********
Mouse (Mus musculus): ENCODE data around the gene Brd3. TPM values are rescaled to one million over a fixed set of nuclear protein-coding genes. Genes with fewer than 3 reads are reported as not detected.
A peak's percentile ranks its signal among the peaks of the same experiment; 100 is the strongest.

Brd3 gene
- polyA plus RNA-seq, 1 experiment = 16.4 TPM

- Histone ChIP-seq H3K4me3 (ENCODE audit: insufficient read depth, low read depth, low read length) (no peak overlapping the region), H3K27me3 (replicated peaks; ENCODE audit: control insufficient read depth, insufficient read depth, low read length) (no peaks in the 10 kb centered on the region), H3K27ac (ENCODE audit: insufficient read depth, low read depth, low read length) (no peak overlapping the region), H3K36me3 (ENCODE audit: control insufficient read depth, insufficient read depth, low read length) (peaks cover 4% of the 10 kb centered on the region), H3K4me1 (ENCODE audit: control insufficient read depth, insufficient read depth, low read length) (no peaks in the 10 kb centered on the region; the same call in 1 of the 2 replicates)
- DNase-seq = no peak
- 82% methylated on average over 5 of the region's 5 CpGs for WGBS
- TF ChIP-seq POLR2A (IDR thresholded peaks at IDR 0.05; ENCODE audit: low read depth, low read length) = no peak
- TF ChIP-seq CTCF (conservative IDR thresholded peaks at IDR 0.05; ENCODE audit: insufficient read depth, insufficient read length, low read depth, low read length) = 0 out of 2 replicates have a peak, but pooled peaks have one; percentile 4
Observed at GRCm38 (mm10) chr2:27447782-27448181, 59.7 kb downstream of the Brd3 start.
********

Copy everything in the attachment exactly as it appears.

Mouse (Mus musculus): ENCODE data around the gene Brd3. TPM values are rescaled to one million over a fixed set of nuclear protein-coding genes. Genes with fewer than 3 reads are reported as not detected.
A peak's percentile ranks its signal among the peaks of the same experiment; 100 is the strongest.

Brd3 gene
- polyA plus RNA-seq, 1 experiment = 16.4 TPM

- Histone ChIP-seq H3K4me3 (ENCODE audit: insufficient read depth, low read depth, low read length) (no peak overlapping the region), H3K27me3 (replicated peaks; ENCODE audit: control insufficient read depth, insufficient read depth, low read length) (no peaks in the 10 kb centered on the region), H3K27ac (ENCODE audit: insufficient read depth, low read depth, low read length) (no peak overlapping the region), H3K36me3 (ENCODE audit: control insufficient read depth, insufficient read depth, low read length) (peaks cover 4% of the 10 kb centered on the region), H3K4me1 (ENCODE audit: control insufficient read depth, insufficient read depth, low read length) (no peaks in the 10 kb centered on the region; the same call in 1 of the 2 replicates)
- DNase-seq = no peak
- 82% methylated on average over 5 of the region's 5 CpGs for WGBS
- TF ChIP-seq POLR2A (IDR thresholded peaks at IDR 0.05; ENCODE audit: low read depth, low read length) = no peak
- TF ChIP-seq CTCF (conservative IDR thresholded peaks at IDR 0.05; ENCODE audit: insufficient read depth, insufficient read length, low read depth, low read length) = 0 out of 2 replicates have a peak, but pooled peaks have one; percentile 4
Observed at GRCm38 (mm10) chr2:27447782-27448181, 59.7 kb downstream of the Brd3 start.